Receding gums are treated through a procedure known as gum recession coverage, or a gum graft. This involves a transplant of the soft tissue from the palate (donor site) to the receded part of the gums (recipient site).
A gum graft is needed if there is continuous gum recession despite changes in oral hygiene methods. Sometimes you may already be using the softest toothbrush and yet, the recession continues. It may be due to the fact that there is so much recession, only the soft gums are left. The soft gums can be flappy and trap food, leading to inflammation that leads to a vicious cycle of continuous gum recession. Tooth recession coverage is also needed when being “long in the tooth” poses an esthetic problem.
A gum graft may be done to stop the receding gums from continuing. It may also be done to reverse the process in the anterior esthetic region. Depending on the patient, we may be able to reverse the gum recession such it goes back to its original healthy state.
We start by giving local anaesthesia to the area with receding gums. The gums are gently teased away to expose the gum bed. We then go to the roof of the mouth to harvest some donor tissue. These gums are then transplanted to the recipient site and stitched on securely. The palate is an endless source of donor tissue!
It is recommended that you restrict activities and rest the day of and the day after surgery. Typically, patients return to work, school, etc the following day. For approximately 2 weeks, it is in your best interest to not participate in any physical activity, to not touch the area of the graft, and to not to pull your lip down to look at the area.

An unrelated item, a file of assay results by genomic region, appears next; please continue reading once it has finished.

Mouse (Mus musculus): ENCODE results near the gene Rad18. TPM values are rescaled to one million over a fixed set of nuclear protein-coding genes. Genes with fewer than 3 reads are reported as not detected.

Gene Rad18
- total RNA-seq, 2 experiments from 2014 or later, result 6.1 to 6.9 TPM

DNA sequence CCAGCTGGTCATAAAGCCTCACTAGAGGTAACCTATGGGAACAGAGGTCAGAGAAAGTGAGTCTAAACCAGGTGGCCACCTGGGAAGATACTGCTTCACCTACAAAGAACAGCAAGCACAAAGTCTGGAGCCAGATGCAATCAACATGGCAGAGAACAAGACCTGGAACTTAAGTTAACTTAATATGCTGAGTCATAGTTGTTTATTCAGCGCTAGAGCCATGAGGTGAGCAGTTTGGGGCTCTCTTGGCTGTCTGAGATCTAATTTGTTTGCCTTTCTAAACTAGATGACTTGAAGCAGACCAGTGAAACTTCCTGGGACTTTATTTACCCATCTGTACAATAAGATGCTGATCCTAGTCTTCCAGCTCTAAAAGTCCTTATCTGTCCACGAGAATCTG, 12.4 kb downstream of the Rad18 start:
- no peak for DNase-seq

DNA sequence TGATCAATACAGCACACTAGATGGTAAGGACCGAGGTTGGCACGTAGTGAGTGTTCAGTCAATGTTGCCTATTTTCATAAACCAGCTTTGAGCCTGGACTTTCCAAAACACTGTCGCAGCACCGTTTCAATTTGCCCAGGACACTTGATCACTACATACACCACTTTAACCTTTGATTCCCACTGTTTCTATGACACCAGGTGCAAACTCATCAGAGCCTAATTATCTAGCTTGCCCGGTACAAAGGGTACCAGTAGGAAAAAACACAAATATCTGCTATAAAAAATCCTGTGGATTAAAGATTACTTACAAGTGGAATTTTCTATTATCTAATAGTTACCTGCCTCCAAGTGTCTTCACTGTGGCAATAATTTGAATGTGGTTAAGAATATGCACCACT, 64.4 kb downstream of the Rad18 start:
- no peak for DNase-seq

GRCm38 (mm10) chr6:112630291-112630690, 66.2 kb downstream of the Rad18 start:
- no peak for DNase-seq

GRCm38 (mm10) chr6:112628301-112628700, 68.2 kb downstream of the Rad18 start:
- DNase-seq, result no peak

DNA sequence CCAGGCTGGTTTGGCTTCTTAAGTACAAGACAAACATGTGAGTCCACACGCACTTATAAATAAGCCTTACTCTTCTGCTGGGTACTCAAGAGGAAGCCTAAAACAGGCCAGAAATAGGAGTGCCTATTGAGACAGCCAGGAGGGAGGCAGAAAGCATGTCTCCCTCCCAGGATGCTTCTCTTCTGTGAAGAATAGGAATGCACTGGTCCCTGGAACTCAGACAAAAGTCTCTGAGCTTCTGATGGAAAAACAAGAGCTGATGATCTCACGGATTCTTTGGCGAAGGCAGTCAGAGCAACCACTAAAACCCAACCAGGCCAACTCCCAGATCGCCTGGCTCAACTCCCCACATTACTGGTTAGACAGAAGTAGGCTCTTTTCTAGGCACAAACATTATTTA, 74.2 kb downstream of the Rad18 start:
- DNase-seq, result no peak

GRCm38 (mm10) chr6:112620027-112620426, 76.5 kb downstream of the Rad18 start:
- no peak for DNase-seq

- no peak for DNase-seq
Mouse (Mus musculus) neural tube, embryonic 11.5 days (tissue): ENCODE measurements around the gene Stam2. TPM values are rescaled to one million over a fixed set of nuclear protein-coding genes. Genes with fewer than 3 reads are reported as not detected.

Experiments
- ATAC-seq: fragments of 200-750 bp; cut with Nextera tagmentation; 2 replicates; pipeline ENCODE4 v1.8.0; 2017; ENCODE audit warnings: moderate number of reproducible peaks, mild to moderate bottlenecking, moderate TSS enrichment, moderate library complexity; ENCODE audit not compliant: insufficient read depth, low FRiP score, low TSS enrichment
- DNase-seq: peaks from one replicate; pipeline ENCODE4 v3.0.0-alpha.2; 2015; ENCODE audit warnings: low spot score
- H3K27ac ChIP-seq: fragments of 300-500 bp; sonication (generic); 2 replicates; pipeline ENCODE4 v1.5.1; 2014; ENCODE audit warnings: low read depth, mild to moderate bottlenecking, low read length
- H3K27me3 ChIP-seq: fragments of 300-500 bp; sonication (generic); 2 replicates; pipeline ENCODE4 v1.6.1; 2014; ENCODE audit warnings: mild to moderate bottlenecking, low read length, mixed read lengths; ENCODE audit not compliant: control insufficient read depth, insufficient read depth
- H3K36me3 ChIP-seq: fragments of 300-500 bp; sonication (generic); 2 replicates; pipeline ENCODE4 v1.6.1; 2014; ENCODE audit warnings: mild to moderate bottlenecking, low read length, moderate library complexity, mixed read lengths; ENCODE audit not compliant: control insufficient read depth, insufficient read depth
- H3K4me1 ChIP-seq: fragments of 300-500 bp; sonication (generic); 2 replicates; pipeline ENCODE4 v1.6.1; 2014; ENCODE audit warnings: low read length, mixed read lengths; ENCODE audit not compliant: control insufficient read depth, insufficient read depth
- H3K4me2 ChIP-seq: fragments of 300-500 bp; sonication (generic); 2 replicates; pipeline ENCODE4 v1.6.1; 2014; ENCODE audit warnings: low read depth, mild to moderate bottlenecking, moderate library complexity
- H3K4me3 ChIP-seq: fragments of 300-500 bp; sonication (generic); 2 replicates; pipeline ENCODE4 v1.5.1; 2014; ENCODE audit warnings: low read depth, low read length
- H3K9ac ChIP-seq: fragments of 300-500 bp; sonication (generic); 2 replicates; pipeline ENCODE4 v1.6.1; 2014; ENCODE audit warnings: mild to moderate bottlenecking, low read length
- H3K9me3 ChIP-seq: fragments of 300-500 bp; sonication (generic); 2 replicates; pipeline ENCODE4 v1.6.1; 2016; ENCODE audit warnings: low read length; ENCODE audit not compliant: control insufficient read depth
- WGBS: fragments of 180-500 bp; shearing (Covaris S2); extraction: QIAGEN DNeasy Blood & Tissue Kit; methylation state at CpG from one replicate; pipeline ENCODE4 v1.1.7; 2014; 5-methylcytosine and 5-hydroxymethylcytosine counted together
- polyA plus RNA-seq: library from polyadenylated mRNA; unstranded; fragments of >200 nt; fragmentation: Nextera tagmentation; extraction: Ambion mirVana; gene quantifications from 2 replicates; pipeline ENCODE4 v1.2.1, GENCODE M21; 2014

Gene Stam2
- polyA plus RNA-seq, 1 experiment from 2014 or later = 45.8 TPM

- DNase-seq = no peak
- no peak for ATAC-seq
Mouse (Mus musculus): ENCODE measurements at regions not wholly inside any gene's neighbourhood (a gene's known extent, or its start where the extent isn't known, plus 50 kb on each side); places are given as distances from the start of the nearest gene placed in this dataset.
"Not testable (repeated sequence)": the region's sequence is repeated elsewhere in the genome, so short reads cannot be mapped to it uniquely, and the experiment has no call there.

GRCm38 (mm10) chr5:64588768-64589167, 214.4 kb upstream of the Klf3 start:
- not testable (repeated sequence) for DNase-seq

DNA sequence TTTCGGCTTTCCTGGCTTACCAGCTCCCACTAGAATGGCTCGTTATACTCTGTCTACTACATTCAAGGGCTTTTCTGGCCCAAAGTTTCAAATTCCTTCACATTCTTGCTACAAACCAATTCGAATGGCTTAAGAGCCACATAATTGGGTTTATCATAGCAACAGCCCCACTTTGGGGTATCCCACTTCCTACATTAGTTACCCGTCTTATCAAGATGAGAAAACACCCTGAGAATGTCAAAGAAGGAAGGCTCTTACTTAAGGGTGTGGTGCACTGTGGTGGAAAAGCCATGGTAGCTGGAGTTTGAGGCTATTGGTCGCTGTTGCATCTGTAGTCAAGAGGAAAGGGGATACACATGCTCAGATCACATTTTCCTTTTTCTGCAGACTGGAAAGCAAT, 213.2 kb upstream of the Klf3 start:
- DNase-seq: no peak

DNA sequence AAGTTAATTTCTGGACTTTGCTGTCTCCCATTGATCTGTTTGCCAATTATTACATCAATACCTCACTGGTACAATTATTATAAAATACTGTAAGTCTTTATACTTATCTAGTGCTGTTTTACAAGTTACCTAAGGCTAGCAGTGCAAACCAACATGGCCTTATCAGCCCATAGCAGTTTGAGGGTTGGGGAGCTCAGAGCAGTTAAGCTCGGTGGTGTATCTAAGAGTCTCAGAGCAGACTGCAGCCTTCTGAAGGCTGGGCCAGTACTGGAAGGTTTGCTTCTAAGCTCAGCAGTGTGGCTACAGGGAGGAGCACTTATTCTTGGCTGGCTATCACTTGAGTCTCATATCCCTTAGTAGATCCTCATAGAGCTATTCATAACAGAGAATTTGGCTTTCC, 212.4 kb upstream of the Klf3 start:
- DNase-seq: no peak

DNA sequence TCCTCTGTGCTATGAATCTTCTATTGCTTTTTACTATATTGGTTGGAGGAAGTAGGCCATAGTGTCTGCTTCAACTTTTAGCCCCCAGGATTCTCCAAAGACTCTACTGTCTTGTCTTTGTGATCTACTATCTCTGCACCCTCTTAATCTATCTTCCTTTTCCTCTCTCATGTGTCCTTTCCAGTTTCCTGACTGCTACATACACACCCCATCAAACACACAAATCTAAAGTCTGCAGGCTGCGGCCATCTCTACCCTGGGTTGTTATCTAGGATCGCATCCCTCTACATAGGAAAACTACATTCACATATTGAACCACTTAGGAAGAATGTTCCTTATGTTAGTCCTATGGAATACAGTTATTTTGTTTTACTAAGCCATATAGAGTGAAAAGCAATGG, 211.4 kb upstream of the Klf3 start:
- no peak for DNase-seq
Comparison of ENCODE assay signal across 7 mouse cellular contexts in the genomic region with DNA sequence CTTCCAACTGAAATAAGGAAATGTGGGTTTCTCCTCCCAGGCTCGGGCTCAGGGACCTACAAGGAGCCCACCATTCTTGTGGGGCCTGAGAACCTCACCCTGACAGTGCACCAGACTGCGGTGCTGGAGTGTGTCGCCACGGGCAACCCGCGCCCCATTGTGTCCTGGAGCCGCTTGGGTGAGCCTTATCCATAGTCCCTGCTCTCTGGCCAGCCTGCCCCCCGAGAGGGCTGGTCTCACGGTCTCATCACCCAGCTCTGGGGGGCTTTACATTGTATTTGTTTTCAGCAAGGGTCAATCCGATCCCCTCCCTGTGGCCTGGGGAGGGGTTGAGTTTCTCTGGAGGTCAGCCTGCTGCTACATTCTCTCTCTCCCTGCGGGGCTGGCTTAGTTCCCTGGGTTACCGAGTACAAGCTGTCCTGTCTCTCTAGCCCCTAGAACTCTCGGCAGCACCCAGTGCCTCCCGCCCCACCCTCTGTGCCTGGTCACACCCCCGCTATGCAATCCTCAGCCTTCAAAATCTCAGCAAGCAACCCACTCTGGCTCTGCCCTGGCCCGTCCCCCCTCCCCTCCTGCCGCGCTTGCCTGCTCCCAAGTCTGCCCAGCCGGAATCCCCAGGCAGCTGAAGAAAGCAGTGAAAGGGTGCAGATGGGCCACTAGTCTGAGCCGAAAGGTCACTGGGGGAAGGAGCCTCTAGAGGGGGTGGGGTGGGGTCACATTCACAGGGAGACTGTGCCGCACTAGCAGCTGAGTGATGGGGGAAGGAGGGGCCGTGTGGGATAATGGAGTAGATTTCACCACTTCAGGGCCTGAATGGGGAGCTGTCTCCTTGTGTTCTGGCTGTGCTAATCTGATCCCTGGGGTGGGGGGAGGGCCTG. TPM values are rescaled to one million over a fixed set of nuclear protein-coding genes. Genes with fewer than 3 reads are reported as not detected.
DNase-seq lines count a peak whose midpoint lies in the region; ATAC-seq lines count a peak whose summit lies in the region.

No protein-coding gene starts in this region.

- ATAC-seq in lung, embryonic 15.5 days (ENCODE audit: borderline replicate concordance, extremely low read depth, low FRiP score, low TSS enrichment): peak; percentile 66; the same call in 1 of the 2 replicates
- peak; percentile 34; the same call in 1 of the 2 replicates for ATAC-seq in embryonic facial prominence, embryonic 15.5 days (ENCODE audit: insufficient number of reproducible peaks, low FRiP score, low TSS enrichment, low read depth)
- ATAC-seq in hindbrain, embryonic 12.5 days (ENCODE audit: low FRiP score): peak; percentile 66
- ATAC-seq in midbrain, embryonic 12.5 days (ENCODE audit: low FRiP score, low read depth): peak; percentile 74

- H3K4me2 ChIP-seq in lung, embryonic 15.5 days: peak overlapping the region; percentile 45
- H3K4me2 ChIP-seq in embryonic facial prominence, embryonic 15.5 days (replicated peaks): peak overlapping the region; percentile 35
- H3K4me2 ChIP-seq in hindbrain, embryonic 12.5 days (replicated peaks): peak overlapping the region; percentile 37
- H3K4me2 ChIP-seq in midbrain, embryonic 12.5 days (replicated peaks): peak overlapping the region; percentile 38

You may experience some discomfort when the local anaesthetic wears off. Depending on the procedure, you may be provided with a prescription to deal with post-operative discomfort. Take all medications with a full glass of water to avoid stomach pain & cramps. Take medications as prescribed. This will help in your comfort, aid in healing, and help your surgery to be successful.
Important: Do not combine alcohol, tranquillizers, or sleeping pills with medication(s).
In some cases swelling may occur and increase over the first few days. This is a normal response. To control swelling, on the day of surgery, an ice pack can be applied gently to the face on the side of surgery (15 minutes on, 15 minutes off). This is most effective if used immediately following surgery. The day after surgery, a warm moist cloth or heating pad may be applied to the area to control swelling (again 15 minutes on, 15 minutes off).
Some oozing from the roof of your mouth is normal for the first twenty-four (24) hours after surgery. If slight bleeding is noted, apply moderate pressure with gauze to the area for 20 minutes. If this does not work try a moistened tea bag for 30 minutes. If bleeding can not be controlled, call the office at 85889868
Eating should be avoided immediately after surgery. Hot, spicy, hard, brittle or abrasive foods should be avoided. Please do not chew on the side where you surgery was performed. A balanced diet is always desirable, but especially so when your body is undergoing any healing process. Soft foods such as eggs, milk (milkshakes), soup (warm not hot), are recommended for the first few days following surgery. Avoid the use of a straw.
Do not brush your teeth in the area where surgery was performed. Brush your other teeth as normal. If Eludril Rinse has been prescribed, begin rinsing on the day of the surgery. Rinse twice a day for two weeks.
Following surgery your body will begin to heal by forming a clot. This clot must stay in place during healing. Therefore we request that you refrain from spitting, smoking, or sucking through a straw. These activities can dislodge the clot and cause bleeding.